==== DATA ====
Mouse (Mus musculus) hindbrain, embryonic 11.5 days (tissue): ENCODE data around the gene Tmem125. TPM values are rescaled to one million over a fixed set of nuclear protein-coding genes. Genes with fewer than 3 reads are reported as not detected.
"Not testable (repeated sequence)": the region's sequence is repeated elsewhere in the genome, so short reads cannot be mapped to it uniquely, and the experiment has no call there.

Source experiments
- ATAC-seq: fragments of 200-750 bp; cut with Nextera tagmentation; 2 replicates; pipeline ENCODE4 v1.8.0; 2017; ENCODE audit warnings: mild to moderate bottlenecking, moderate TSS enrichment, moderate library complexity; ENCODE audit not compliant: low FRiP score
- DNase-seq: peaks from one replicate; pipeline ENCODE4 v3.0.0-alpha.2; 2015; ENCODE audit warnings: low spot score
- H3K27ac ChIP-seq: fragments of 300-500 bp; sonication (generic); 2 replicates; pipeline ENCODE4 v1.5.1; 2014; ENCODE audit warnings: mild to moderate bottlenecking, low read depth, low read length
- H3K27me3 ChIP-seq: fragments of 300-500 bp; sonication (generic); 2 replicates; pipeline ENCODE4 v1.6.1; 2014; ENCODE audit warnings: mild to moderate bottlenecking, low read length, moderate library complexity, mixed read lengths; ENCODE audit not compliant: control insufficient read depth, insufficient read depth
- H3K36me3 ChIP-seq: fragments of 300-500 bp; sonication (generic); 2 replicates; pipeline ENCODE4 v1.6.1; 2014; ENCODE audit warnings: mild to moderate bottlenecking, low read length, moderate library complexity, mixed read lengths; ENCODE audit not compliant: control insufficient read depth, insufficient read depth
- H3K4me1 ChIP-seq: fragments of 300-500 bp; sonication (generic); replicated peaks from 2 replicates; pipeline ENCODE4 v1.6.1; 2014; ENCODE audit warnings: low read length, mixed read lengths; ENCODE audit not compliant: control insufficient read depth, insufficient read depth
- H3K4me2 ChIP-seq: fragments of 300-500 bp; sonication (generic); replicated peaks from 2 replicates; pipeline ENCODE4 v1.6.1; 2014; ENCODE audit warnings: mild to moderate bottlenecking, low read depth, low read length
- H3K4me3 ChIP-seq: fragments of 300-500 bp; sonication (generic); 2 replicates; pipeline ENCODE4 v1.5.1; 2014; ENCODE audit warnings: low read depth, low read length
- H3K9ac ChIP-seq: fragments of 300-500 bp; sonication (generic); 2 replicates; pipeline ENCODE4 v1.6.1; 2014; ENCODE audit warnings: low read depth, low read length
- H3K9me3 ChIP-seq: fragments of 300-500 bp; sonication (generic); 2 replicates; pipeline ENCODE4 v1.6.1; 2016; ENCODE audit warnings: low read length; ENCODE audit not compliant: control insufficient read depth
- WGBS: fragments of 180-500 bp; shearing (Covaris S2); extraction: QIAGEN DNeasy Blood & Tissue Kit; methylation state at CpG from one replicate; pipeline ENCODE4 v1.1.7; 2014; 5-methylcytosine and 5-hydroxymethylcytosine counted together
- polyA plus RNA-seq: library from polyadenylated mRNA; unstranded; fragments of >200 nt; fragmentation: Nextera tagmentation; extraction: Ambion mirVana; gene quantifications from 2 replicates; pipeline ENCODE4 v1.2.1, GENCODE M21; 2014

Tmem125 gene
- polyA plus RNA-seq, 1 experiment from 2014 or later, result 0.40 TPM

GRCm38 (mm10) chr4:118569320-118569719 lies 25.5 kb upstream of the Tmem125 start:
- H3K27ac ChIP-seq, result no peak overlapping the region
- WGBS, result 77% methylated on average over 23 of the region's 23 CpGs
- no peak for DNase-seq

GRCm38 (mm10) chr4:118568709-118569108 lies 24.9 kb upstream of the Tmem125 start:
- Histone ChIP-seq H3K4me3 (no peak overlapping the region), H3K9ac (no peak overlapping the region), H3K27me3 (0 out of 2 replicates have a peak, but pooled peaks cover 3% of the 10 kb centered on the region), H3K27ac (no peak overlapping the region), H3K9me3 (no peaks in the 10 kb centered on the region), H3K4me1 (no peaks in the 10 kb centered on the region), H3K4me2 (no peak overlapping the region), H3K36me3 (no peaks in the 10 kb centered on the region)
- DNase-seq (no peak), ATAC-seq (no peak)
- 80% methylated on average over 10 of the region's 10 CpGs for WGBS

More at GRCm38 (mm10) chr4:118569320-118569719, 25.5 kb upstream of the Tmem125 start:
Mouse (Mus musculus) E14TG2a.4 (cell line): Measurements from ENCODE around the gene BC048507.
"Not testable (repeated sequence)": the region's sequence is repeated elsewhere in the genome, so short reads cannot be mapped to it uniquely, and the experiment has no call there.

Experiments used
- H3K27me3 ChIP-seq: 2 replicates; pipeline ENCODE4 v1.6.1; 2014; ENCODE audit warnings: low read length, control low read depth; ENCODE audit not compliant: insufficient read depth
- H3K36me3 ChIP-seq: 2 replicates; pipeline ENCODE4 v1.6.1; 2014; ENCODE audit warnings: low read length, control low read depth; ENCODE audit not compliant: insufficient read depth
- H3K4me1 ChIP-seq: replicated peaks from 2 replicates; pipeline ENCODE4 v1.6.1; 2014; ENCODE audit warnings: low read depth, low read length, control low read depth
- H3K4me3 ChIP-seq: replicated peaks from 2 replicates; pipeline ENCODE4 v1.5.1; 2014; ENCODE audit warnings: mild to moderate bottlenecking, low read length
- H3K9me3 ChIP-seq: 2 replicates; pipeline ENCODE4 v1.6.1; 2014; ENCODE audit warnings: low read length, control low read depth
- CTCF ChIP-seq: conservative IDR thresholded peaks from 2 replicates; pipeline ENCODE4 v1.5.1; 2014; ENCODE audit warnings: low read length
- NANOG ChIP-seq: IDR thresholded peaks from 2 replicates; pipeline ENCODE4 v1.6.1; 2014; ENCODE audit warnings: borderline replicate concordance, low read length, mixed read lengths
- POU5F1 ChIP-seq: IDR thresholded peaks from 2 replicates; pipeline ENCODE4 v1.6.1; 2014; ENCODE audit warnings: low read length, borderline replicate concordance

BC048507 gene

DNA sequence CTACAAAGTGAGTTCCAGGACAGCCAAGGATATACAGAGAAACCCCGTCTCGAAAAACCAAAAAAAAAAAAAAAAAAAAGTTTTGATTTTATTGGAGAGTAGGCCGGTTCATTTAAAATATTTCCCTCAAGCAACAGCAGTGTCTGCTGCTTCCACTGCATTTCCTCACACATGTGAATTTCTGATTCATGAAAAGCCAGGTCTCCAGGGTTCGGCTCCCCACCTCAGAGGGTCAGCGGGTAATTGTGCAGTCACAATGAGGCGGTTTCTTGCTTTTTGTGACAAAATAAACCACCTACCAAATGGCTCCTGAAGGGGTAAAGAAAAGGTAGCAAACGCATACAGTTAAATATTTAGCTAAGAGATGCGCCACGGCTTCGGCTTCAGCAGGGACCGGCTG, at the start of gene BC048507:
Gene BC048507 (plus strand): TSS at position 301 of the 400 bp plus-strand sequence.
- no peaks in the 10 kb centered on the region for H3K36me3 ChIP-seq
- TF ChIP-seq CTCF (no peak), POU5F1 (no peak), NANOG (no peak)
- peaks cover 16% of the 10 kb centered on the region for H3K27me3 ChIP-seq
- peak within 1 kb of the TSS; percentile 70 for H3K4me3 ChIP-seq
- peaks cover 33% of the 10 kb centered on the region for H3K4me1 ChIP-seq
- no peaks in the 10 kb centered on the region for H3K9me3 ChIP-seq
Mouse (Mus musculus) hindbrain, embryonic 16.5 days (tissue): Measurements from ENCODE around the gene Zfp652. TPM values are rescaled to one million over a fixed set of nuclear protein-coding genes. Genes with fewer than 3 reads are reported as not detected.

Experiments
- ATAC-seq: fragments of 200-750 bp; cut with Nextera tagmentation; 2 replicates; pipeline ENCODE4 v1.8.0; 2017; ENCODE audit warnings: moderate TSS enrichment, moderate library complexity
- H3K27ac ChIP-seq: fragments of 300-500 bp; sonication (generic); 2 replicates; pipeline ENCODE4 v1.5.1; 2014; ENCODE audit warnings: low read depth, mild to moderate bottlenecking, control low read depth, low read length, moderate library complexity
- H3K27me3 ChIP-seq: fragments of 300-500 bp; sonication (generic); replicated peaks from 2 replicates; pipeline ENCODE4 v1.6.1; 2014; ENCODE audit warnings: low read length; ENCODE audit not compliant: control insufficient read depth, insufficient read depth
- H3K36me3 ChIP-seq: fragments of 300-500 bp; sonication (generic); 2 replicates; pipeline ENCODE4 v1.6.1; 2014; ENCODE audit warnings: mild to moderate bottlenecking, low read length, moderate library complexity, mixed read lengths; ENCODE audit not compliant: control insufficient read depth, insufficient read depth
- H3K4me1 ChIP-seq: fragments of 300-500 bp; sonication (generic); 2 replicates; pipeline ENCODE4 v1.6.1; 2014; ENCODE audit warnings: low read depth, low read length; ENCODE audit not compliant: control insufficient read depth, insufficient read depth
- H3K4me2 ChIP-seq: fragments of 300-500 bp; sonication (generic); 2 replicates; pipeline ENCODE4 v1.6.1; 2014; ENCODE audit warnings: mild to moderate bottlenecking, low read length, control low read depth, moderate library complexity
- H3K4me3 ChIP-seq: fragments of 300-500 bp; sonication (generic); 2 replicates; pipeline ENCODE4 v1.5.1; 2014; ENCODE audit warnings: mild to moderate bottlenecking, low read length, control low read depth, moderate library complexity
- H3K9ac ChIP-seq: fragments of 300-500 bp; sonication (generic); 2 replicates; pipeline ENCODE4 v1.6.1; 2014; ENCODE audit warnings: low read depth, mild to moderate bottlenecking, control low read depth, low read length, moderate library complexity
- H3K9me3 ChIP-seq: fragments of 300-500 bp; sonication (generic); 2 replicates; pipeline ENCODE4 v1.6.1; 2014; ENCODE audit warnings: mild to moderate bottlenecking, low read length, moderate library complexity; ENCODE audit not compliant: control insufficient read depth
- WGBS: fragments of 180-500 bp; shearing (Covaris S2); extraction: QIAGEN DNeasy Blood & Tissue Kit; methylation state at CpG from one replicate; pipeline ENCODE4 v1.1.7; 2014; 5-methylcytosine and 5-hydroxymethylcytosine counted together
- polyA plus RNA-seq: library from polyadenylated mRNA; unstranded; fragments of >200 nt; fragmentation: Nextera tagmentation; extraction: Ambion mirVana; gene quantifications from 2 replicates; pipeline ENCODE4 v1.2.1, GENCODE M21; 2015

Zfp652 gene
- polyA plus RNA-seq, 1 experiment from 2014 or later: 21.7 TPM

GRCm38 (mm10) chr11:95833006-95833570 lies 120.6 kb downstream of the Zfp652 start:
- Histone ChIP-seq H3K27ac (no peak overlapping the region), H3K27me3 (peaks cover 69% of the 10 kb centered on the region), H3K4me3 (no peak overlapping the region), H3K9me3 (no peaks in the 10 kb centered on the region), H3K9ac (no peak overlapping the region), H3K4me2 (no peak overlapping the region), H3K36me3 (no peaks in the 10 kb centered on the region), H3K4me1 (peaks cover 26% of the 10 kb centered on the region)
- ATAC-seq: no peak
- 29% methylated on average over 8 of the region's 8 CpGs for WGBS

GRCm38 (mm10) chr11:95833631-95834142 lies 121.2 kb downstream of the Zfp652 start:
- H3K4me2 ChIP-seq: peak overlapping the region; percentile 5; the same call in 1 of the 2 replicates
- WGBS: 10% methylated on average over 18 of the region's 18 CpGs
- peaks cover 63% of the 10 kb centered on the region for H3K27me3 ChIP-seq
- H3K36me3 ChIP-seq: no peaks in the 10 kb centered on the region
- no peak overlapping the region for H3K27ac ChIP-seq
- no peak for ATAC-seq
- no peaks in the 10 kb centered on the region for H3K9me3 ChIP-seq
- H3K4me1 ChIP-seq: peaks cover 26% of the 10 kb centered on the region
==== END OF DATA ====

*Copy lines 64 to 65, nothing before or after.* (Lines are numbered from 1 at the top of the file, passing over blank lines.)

- ATAC-seq: no peak
- 29% methylated on average over 8 of the region's 8 CpGs for WGBS